9. 5 out of 5

    Krissy Ronan

    Really loved this memoir. Coates' writing is phenomenal and I felt immersed in the stories he shared from growing up. Recommend for teens and adults. Thank you to Random House Children's Books and NetGalley for the advanced copy. Really loved this memoir. Coates' writing is phenomenal and I felt immersed in the stories he shared from growing up. Recommend for teens and adults. Thank you to Random House Children's Books and NetGalley for the advanced copy.

  10. 4 out of 5

    shaela

    Yes this was a struggle to read. I wanted to like it but it didn’t do anything for me. I rarely give up on a book-it’s not something I like to do but I struggled to get even halfway through this one.

  11. 5 out of 5

    Beth M.

    I’m loving the trend of adapting nonfiction books for younger audiences so they can experience fantastic writing and impactful stories at a younger age. Here, Ta-Nehisi Coates has adapted his memoir THE BEAUTIFUL STRUGGLE for young adults and it is fantastic! In a truly accessible way, Coates tells his own coming-of-age story, revealing what it was like for him growing up in the inner city of Baltimore. He shares how he navigated common issues many face with school, girls, and family members. But I’m loving the trend of adapting nonfiction books for younger audiences so they can experience fantastic writing and impactful stories at a younger age. Here, Ta-Nehisi Coates has adapted his memoir THE BEAUTIFUL STRUGGLE for young adults and it is fantastic! In a truly accessible way, Coates tells his own coming-of-age story, revealing what it was like for him growing up in the inner city of Baltimore. He shares how he navigated common issues many face with school, girls, and family members. But he goes further than that. He discusses the challenges he and his siblings faced within their community. He opens up about the strengths and difficulties of his relationship with his father, who was deeply invested in raising strong Black sons who could combat racism as he did, but often saw Coates as lacking some of the necessary forcefulness to do so. There’s so much more to be found in the pages of this book, but I don’t want to spoilt it all! Many thanks to Random House/Delacorte Press for gifting me a copy.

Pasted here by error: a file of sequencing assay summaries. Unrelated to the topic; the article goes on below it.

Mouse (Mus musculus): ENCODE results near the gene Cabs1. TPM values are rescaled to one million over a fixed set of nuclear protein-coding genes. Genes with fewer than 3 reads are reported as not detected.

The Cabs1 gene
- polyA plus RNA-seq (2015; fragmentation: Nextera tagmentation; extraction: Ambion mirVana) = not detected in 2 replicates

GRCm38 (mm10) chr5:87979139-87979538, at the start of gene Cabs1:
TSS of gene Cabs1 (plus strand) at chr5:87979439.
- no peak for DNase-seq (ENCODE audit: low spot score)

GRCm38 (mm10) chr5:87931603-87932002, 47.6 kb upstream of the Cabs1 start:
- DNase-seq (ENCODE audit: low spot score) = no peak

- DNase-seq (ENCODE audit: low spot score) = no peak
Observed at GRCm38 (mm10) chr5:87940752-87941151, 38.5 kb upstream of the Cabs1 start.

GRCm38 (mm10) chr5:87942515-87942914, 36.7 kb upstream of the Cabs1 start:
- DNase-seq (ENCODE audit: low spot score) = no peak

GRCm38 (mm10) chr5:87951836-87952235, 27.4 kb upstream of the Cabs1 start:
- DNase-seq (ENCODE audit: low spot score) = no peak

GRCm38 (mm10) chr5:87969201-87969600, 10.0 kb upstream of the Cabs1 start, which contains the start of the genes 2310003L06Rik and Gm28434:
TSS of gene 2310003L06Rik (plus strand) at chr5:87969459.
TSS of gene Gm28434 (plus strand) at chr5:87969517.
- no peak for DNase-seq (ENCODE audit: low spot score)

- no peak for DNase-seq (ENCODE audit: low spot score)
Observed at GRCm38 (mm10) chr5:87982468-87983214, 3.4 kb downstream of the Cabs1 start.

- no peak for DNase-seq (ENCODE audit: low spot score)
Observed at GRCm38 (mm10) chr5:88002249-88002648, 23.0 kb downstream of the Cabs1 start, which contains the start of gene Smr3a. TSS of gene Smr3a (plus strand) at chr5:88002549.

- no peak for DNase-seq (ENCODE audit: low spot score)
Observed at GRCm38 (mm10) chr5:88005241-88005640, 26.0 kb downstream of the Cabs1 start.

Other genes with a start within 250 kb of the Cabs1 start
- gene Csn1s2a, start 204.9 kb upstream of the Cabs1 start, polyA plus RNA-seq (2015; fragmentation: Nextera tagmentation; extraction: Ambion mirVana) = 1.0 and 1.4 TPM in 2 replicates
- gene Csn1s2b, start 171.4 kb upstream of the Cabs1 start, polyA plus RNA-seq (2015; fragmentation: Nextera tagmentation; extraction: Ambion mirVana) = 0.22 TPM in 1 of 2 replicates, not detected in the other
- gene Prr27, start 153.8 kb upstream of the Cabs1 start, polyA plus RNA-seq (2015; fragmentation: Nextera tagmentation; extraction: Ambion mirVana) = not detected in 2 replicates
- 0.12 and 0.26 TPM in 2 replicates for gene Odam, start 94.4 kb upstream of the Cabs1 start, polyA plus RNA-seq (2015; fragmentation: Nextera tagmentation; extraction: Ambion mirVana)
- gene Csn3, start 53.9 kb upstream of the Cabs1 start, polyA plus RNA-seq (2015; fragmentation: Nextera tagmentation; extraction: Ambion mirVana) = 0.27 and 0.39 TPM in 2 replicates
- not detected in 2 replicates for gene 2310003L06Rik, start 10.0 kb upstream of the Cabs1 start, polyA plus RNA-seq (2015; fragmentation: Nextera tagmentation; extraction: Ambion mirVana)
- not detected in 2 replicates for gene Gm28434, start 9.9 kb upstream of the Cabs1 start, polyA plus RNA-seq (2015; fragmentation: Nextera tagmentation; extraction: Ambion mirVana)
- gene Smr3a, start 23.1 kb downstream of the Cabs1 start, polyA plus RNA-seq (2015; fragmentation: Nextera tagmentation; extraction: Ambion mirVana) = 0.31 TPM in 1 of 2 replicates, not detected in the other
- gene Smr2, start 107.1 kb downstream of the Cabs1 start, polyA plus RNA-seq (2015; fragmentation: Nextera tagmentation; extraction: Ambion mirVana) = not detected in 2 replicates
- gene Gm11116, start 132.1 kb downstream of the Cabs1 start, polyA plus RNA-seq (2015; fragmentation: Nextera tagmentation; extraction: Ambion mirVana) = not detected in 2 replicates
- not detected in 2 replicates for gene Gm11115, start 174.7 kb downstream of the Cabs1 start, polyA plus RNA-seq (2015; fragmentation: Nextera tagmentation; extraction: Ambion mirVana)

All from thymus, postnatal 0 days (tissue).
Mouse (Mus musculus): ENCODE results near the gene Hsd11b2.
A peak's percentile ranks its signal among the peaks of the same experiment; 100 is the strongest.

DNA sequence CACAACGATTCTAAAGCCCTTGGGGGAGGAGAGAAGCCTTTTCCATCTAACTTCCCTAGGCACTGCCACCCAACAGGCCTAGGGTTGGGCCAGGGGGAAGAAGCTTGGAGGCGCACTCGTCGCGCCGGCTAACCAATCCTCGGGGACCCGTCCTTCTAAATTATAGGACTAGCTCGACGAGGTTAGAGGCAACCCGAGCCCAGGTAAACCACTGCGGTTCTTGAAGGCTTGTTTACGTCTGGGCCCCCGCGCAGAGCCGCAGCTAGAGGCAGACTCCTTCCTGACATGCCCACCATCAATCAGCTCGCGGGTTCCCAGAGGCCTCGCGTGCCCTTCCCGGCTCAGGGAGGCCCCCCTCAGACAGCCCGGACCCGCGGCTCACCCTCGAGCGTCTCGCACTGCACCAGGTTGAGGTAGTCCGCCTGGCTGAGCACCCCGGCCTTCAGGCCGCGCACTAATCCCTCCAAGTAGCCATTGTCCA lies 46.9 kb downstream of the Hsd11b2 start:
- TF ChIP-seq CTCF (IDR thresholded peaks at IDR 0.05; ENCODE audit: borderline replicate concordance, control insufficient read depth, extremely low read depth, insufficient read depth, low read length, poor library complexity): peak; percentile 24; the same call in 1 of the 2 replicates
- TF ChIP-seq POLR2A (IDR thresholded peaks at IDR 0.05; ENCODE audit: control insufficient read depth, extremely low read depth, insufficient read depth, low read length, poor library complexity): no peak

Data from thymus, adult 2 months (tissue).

12. 4 out of 5

    Mona AlvaradoFrazier

    "Adapted from the adult memoir by the #1 New York Times bestselling author of The Water Dancer and Between the World and Me, this father-son story explores how boys become men, and quite specifically, how Ta-Nehisi Coates became Ta-Nehisi Coates. As a child, Ta-Nehisi Coates was seen by his father, Paul, as too sensitive and lacking focus. Paul Coates was a Vietnam vet who'd been part of the Black Panthers and was dedicated to reading and publishing the history of African civilization. When it ca "Adapted from the adult memoir by the #1 New York Times bestselling author of The Water Dancer and Between the World and Me, this father-son story explores how boys become men, and quite specifically, how Ta-Nehisi Coates became Ta-Nehisi Coates. As a child, Ta-Nehisi Coates was seen by his father, Paul, as too sensitive and lacking focus. Paul Coates was a Vietnam vet who'd been part of the Black Panthers and was dedicated to reading and publishing the history of African civilization. When it came to his sons, he was committed to raising proud Black men equipped to deal with a racist society, during a turbulent period in the collapsing city of Baltimore where they lived. Coates details with candor the challenges of dealing with his tough-love father, the influence of his mother, and the dynamics of his extended family." What makes a great memoir is the universality of lived experiences, the novelistic narratives, and engaging characters. This novel, set in the late 1980s and 1990s, has it all. I haven't read the original version of the memoir, but this one adapted for young adult readers is sure to engage. From the descriptions of the neighborhood, the family expectations and desires of Ta-Nehisi Coates himself, we feel the conflict on the pages. The reader can empathize with his parents and Ta-Nehisi. Examples of when he was punished: "He swung like he (Dad) was afraid, like the world was closing in and cornering him like he was trying to save my life. ..The conference consisted of only one sentence that mattered—who would you rather do this: me or the police?...He was waiting for me to finally police myself." Half of the first chapter may be hard for readers due to the slang used but stick with the narrative because this is an excellent memoir. Thanks to NetGalley for the ARC.